La rentrée is a big deal in France. Early September marks the re-entry of the local French after a long vacation period, which is often the full month of August. The term is mostly associated with students going back to school for the new academic year (la rentrée scolaire). But it is also used more broadly. Government’s gears start turning again—or, noticeably, not—as administrators return to their duties (la rentrée politique). The French parliament reopens (la rentrée parlementaire). Movie theaters shift to more serious films (la rentrée du cinema). Bookstore shelves sag with the weight of publications that have been carefully timed for release in September (la rentrée littéraire). Restaurants and shops that had been shuttered for weeks reopen for business. Most tourists have gone home, but streets are crowded with locals returning to work and school. It’s a hectic time with a dash of madness as everyone scrambles to resume their normal activities. And yet it’s often accompanied by a sense of optimism and fresh beginnings.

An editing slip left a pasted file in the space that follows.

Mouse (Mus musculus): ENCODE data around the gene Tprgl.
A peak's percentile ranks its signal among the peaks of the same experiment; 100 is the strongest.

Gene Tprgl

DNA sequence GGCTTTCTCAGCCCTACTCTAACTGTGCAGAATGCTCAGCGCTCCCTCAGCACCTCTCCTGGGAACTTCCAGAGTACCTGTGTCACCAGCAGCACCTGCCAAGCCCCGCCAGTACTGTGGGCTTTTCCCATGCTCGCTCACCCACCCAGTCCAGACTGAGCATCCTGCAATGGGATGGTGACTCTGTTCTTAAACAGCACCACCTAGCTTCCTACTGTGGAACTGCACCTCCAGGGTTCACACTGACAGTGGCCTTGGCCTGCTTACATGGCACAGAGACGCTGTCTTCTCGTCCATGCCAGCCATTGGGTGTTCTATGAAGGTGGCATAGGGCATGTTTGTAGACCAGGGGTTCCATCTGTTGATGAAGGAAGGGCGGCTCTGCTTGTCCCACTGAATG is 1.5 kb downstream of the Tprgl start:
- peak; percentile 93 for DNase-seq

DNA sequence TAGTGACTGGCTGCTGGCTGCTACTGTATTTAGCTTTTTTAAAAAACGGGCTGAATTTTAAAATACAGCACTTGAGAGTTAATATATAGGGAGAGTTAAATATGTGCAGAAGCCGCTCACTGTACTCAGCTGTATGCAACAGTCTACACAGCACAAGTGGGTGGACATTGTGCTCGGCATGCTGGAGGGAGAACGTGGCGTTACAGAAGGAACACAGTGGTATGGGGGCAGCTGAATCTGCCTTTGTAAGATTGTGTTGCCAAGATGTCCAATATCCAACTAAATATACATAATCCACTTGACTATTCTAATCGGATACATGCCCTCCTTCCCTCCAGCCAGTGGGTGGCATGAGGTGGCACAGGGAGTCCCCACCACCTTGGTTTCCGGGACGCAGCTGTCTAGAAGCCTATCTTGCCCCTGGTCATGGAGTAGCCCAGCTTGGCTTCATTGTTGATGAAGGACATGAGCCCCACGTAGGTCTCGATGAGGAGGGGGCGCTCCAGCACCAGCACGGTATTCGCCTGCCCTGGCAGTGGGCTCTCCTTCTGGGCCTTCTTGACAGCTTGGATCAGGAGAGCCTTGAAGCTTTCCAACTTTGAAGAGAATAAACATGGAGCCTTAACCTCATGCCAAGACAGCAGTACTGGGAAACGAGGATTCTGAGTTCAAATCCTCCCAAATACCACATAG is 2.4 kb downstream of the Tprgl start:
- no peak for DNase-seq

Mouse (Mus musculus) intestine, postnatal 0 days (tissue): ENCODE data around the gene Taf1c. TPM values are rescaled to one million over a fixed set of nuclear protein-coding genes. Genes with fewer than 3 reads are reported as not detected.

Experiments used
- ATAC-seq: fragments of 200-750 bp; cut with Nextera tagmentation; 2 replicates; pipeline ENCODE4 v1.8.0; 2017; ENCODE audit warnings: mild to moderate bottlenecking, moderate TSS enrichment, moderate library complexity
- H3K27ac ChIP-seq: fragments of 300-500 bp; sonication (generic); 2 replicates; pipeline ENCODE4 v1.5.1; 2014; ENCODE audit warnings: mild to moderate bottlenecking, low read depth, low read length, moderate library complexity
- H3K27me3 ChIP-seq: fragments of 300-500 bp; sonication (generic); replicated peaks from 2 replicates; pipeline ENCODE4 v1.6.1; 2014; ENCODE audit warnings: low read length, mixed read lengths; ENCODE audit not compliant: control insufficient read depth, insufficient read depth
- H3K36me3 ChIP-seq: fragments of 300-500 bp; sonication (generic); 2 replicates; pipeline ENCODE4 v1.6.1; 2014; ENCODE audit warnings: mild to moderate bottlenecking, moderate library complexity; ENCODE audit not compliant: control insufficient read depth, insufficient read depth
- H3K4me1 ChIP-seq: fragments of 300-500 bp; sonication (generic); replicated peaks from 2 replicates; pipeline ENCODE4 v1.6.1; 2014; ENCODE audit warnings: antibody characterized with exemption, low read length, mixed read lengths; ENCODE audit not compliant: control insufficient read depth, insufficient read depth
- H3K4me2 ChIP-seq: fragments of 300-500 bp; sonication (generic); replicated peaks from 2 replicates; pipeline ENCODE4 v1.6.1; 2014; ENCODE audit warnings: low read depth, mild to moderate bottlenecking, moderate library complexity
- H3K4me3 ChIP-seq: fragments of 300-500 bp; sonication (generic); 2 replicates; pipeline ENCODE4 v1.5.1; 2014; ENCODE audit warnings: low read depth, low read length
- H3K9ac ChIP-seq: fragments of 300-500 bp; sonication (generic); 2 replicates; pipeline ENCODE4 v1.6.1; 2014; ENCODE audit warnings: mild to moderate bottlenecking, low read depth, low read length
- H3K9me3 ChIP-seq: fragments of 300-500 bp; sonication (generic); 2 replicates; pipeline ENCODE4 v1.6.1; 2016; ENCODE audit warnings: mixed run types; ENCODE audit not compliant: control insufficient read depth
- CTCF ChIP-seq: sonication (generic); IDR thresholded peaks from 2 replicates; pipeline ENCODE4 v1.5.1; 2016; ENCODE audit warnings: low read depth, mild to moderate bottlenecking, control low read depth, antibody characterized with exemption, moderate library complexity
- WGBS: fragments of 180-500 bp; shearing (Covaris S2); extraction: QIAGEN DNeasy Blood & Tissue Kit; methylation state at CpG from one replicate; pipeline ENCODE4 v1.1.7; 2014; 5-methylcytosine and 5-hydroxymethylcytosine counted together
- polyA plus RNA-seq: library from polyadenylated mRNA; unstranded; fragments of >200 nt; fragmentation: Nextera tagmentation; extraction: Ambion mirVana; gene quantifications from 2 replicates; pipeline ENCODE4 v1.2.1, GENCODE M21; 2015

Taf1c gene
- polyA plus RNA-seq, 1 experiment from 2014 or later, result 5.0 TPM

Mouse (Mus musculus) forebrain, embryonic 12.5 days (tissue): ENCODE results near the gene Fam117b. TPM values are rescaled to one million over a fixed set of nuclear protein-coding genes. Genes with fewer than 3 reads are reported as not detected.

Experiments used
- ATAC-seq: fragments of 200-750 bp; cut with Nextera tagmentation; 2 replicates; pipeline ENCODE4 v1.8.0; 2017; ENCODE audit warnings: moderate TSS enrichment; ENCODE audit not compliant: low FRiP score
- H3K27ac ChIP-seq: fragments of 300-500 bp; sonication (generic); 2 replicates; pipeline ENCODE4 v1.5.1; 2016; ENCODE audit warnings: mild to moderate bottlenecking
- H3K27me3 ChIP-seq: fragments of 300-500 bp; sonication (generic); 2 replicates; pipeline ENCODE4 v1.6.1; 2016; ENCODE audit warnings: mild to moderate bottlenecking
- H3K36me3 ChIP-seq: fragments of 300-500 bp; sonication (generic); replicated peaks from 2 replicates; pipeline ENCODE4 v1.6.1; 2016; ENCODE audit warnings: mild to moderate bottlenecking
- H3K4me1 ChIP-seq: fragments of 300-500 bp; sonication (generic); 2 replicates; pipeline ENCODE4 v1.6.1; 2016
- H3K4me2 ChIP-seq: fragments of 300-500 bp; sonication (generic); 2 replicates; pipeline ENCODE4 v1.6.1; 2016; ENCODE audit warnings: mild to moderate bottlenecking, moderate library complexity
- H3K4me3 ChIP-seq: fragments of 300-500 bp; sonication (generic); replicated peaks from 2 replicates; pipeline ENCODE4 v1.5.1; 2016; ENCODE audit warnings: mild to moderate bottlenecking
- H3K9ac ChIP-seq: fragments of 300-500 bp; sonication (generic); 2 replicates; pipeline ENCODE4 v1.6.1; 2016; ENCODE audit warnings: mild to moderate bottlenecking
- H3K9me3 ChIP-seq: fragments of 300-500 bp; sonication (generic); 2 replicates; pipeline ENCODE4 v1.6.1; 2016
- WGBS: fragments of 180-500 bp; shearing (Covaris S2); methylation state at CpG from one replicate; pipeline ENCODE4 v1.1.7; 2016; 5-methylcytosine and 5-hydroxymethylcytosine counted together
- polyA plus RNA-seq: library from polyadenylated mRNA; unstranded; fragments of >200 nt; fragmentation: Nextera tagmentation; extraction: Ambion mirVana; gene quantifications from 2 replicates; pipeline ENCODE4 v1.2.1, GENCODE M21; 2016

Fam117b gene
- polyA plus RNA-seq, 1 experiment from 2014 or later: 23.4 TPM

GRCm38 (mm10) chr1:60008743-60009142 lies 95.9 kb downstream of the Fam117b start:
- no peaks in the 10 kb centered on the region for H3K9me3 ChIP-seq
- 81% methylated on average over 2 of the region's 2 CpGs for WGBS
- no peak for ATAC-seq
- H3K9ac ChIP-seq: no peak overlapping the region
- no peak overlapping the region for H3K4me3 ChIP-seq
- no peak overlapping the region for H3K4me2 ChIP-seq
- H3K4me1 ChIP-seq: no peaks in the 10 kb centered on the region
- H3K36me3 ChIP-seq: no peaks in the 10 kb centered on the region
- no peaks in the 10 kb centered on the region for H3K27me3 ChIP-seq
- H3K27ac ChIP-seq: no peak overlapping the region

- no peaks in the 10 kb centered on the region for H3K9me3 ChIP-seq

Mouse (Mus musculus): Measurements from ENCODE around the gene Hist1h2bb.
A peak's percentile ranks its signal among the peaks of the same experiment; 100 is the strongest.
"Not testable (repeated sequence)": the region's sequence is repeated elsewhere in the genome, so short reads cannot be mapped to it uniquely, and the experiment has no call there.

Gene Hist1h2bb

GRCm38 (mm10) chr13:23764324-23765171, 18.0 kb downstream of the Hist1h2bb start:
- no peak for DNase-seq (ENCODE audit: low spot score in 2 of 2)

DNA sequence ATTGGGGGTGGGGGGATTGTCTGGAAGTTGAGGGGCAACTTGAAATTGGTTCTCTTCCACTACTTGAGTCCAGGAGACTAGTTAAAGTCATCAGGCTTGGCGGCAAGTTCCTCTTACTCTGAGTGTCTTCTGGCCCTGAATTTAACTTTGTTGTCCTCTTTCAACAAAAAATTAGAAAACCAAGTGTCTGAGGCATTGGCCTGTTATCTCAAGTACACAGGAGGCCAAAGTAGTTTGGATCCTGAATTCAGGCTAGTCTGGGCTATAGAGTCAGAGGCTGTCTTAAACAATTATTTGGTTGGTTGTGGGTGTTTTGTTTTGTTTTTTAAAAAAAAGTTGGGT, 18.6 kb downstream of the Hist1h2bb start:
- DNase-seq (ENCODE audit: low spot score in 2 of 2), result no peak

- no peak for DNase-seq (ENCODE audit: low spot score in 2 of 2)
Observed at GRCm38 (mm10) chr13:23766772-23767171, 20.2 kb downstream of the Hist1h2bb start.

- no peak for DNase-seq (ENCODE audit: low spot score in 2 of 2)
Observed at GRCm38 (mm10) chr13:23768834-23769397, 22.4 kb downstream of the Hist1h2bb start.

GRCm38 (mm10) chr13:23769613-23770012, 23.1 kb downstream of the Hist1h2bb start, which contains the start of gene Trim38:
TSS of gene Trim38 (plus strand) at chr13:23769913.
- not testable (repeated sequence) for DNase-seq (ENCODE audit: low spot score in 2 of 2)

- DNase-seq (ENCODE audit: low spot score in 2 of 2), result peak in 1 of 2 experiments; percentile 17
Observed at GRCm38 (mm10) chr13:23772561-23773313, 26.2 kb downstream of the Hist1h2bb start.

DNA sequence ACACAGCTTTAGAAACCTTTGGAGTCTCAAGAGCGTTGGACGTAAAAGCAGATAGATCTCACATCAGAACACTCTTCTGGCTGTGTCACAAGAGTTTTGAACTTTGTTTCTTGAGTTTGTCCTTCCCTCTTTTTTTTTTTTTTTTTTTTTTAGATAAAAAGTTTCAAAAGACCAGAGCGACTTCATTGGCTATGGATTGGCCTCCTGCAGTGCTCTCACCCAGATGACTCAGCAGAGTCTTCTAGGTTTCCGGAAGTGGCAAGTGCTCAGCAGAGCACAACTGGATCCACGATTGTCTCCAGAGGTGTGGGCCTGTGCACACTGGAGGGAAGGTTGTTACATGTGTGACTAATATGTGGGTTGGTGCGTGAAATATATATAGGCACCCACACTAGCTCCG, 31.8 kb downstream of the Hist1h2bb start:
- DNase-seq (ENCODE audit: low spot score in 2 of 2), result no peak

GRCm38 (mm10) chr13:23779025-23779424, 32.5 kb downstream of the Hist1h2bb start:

I like the term very much. There’s nothing quite like it in English. But la rentrée is a useful way of labeling the sudden shifts in rhythm and mood that occur this time of year. I’m tossing the magazines, books, recipes and other expectations that I never got around to reading or doing. I’m clearing the way and getting organized for new priorities and activities. And I know to expect a jumble of feelings.
Today is hotter than most we’ve had all summer, but there’s no doubt that a new season has begun. I wish you a good fall and smooth transition. Bonne rentrée!